This post was written by Nathan Ruyle.

Having grown up in a small town in the rural Midwest, I’m always interested in working on projects that are set in that part of the U.S. So much of building a sound design for a film is tapping into your sense of memory and this is especially true with a documentary film, where the goal is to use sound to pull the audience into an authentic experience of a place.

I spent my early years exploring the fields and forests of the Midwest, eating lunch in the one diner in our little town, and shooting pool in the American Legion, so I knew the settings of this film intimately and loved bringing the audience into that ambient world. 

Citizen Sleuth is the story of a true crime podcaster from Appalachia who blurs the line between fact and entertainment as she investigates a mysterious local death.

I was also excited to fully embrace the vérité moments of the film as we follow Emily Nestor, the amateur sleuth, in her investigation. The incident that she is investigating happened over a decade ago on a harrowing stretch of highway which we return to several times during the film.

Through the sound design and mix, I wanted the audience to feel the danger of that roadside in the present but also to activate the viewer's imagination along with Emily as she tries to piece together what happened on that horrible night in 2011 at mile marker 181. 

Sound Designer Nathan Ruyle on 'Citizen Sleuth'Sound Designer Nathan RuyleCredit: Nathan Ruyle

Sound Designing for Citizen Sleuth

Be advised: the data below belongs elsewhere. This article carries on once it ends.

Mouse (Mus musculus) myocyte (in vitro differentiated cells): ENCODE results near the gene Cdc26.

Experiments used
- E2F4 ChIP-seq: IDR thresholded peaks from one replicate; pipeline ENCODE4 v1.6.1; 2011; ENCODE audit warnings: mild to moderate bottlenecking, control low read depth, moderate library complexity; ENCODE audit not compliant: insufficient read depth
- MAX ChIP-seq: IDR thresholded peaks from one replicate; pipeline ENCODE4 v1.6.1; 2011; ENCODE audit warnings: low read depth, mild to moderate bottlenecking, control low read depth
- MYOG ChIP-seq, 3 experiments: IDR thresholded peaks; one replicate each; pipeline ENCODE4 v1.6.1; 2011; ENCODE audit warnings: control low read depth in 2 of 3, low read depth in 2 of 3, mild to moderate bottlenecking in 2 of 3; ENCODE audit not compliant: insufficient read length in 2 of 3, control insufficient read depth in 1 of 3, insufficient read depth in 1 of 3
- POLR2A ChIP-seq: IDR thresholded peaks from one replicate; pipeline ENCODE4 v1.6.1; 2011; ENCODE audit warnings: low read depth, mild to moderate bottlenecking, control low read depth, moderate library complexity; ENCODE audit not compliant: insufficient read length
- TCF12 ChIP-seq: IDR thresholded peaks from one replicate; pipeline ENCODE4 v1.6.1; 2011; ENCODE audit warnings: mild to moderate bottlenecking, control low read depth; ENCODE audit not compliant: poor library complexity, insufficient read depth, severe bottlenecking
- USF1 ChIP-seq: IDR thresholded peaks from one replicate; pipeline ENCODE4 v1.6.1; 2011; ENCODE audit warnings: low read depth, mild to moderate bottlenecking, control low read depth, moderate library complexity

For most of my projects, I am both the supervising sound editor and re-recording mixer where sound design is a holistic process that is equally realized through the sound edit and mix.

With my team at This is Sound Design, we designed these moments on the roadside to be very immersive, fully engaging the theatrical 5.1 environments: semi-trucks rushing by from behind, echos of tires squealing and a car slamming into the guardrail, as we imagine what til now has only been in the pages of a police report. 

 At TiSD, we draw on our narrative film experience and workflows for our documentary sound process, incorporating a great deal of foley by our in-house foley artist Mike Miller into the design to bring detail and texture that’s impossible to capture in production.

This sound design is intended to find a delicate balance between the real and the imagined that allows the audience to viscerally feel the mystery at the center of the film. 

The director Chris Kasick and editor Jeff Gilbert were true collaborators in the design and mix process, fully embracing our approach and helping greatly in shaping the key moments. I also loved mixing with P. Andrew Willis’ score, which brought some wonderful theatricality, playfulness, and energy to the soundtrack. 

Let me know what you think and if you have any questions in the comments. 

This post was written by Nathan Ruyle.

Nathan Ruyle is a Sound Designer, Supervising Sound Editor, Re-recording mixer, and the founder of the independent post-production sound company, This is Sound Design.